Overland Park-based CapWest Mortgage, a division of Farmers Bank & Trust, announced it is adding fixed second mortgages and home equity lines of credit (HELOC) to its loan product offering for all third party origination (TPO) clients. “People need access to cash for a variety of reasons and most would prefer not to disturb the low fixed rate on their first mortgage,” said Monte Robbins, President & CEO of CapWest Mortgage. “That is why it’s so important for our third party origination partners to be able to offer equity to their customers through a home equity product offering.” In addition to stand-alone fixed second mortgages, CapWest will also offer a simultaneous fixed second up to 90 percent CLTV in conjunction with a purchase transaction as long as the TPO client delivers the first mortgage to CapWest. A piggyback HELOC and first mortgage product will also be available to CapWest’s TPO clients. CapWest (www.CapWestMortgage.com) reminded clients that it offers bank referral, wholesale and correspondent services, which include on-site sales and operations training in addition to marketing consultation. To inquire about any of these programs, please visitwww.capwestmortgage.com/tpoinquiries or contact Jake Stadler, Account Executive for CapWest Mortgage, at email@example.com.
Up a little, down a little, so go rates. If the employment data from Friday is any indication of the strength of the U.S. economy, maybe rates won’t be in a big hurry to head higher. Employers added far fewer jobs (113k) than expected in January with the prior month barely revised up. In an interesting twist, construction added the largest increase in jobs in almost seven years indicating the recent storm may not be as impactful as previously thought, and the private sector accounted for all the hiring as government payrolls fell 20,000. The unemployment rate (6.6%) is now at a five-year low as market participation increased to 63 percent. Additionally, policy makers have made it clear that they will not be raising rates anytime soon even if the unemployment benchmark is met.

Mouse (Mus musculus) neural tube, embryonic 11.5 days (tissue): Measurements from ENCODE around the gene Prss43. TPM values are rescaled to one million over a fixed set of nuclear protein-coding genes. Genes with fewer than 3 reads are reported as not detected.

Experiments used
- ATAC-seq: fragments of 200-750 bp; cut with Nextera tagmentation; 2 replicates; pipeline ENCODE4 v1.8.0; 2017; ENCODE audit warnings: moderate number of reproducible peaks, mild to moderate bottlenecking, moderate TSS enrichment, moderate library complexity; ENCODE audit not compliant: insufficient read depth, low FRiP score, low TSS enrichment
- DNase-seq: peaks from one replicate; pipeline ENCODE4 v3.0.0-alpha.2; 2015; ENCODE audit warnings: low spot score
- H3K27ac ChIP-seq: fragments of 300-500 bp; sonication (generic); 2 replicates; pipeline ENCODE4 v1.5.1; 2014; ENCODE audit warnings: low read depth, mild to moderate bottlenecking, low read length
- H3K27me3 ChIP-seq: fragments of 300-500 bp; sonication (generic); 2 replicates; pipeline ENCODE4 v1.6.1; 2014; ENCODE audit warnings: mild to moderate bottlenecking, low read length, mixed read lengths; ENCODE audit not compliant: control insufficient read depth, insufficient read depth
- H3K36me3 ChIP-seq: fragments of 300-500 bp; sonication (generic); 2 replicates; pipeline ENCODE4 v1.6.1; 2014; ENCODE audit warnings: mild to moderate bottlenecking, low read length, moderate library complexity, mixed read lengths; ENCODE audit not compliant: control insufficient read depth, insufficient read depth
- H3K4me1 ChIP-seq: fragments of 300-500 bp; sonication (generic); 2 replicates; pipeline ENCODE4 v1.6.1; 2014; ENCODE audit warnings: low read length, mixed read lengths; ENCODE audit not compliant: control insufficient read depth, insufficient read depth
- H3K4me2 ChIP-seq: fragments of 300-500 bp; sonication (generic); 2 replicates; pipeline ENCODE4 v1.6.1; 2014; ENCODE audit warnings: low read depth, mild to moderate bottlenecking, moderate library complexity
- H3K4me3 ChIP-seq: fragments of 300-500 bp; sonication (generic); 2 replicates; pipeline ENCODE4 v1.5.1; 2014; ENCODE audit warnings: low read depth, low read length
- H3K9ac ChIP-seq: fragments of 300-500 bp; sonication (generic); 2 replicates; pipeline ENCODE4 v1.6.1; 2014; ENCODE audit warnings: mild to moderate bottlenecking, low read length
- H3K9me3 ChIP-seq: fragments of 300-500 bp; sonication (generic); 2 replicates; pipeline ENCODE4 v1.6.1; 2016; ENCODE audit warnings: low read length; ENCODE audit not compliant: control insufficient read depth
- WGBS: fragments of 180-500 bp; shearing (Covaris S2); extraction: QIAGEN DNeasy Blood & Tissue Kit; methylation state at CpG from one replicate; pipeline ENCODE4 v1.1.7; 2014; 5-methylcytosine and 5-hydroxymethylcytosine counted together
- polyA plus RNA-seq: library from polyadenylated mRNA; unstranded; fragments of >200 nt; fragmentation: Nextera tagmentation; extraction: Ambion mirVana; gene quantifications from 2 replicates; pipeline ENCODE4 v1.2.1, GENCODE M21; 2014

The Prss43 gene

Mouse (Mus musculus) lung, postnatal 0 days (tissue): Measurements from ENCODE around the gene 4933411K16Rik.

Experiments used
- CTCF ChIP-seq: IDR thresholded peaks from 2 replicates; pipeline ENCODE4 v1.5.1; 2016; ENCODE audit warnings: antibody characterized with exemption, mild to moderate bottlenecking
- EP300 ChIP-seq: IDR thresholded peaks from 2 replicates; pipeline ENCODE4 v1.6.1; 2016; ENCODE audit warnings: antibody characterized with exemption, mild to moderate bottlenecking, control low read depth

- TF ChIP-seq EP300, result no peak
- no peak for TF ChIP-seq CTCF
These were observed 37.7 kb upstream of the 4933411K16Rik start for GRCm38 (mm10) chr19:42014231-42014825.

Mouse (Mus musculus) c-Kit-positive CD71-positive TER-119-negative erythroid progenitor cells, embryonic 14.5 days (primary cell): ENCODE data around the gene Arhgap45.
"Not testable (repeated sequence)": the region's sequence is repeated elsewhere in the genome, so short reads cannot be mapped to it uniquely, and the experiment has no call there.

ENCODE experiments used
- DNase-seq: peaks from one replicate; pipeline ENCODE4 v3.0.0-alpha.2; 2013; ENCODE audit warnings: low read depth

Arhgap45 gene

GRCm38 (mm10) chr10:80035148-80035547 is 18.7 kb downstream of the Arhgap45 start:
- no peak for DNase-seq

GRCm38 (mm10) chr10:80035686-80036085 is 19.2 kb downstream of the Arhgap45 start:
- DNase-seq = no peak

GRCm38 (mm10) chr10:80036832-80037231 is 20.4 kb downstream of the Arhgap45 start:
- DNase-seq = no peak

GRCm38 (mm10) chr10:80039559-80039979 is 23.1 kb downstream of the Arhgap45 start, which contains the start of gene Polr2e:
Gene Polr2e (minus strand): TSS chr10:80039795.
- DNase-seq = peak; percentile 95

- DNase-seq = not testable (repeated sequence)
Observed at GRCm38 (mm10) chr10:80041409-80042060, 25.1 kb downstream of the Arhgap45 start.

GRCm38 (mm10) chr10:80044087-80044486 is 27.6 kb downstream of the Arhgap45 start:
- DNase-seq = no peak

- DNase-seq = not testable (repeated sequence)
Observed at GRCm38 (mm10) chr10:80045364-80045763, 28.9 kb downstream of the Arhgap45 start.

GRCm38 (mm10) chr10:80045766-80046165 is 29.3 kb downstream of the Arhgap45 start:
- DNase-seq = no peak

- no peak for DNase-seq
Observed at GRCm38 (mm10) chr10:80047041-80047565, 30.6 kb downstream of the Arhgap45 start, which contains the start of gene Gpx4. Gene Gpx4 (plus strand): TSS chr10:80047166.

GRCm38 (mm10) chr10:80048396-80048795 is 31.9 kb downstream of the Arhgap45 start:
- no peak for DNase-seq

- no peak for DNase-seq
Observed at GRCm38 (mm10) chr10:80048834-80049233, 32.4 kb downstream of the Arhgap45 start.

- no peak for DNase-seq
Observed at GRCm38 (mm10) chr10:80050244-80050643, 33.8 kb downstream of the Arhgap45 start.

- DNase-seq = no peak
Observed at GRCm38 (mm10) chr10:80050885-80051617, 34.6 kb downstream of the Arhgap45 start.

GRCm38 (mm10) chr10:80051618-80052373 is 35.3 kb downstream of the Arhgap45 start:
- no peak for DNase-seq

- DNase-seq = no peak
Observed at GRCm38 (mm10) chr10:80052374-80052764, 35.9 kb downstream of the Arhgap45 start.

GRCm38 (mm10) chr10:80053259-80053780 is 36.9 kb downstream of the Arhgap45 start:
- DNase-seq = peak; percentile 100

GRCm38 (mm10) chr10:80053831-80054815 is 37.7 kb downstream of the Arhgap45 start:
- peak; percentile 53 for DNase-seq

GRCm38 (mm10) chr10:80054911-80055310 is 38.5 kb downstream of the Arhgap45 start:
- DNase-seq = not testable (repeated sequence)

But it is a new and exciting week! Janet Yellen, the new Fed chair, will testify before Congress on Tuesday and Thursday. Thursday we’ll also have Retail Sales & Jobless Claims, and on Friday is the Industrial Production and Capacity Utilization duo, along with Import Prices, and Consumer Sentiment. In addition, there will be Treasury auctions on Tuesday, Wednesday, and Thursday. Our beloved benchmark 10-yr T-note closed Friday with a yield of 2.67%; this morning it is sitting around 2.67% and MBS prices are roughly unchanged.
“Athlete Without Compelling Personal Drama Expelled From Olympics”
SOCHI – A member of the U.S. men’s ski team was disqualified from the Olympics today when it was learned that he did not have a sufficiently compelling human story line to exploit on the NBC telecast of the worldwide sporting event. Tracy Klujian, the expelled skier, was not raised by a single mother, never had a career-threatening injury, and did not overcome a personal tragedy of any kind before making the Olympic ski team, U.S. Olympic officials revealed today. According to the officials, the skier had concealed the fact that he comes from an intact, middle-class family that never lost its home to a flood, tornado or typhoon. “We do our best to check out all of the athletes to make sure that their backgrounds are full of riveting human drama, but we can’t catch everything,” said NBC Olympics chief Gary Zenkel. “This is a case of one bad guy exploiting the system.”
(Copyright 2014 Chrisman LLC. All rights reserved. Occasional paid job listings do appear. This report or any portion hereof may not be reprinted, sold or redistributed without the written consent of Rob Chrisman.)